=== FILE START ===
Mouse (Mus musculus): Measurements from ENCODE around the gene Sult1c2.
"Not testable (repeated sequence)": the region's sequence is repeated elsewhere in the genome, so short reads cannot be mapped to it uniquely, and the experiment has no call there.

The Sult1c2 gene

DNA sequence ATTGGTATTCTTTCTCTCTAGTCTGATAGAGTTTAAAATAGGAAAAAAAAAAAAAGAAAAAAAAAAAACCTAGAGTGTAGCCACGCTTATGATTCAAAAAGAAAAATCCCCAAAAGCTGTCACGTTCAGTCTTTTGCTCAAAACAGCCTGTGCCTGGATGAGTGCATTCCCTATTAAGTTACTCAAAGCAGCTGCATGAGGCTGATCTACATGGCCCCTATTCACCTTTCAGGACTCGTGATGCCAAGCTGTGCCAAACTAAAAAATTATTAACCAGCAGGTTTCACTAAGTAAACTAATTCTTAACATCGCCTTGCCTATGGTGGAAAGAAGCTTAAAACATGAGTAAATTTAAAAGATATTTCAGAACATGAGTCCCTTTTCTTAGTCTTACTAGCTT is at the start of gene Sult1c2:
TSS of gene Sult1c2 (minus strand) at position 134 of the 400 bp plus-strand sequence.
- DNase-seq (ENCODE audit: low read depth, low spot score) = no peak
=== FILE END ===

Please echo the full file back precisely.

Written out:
Mouse (Mus musculus): Measurements from ENCODE around the gene Sult1c2.
"Not testable (repeated sequence)": the region's sequence is repeated elsewhere in the genome, so short reads cannot be mapped to it uniquely, and the experiment has no call there.

The Sult1c2 gene

DNA sequence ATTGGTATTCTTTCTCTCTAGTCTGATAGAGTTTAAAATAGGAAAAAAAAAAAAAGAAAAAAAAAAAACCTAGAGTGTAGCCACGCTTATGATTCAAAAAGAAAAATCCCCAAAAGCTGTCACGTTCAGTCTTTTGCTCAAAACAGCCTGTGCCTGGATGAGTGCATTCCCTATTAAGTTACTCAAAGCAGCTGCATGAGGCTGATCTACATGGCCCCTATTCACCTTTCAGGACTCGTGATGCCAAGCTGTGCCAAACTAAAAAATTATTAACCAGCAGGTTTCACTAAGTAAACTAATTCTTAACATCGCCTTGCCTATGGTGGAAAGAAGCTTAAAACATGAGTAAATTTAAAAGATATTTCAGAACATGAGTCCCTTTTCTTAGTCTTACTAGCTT is at the start of gene Sult1c2:
TSS of gene Sult1c2 (minus strand) at position 134 of the 400 bp plus-strand sequence.
- DNase-seq (ENCODE audit: low read depth, low spot score) = no peak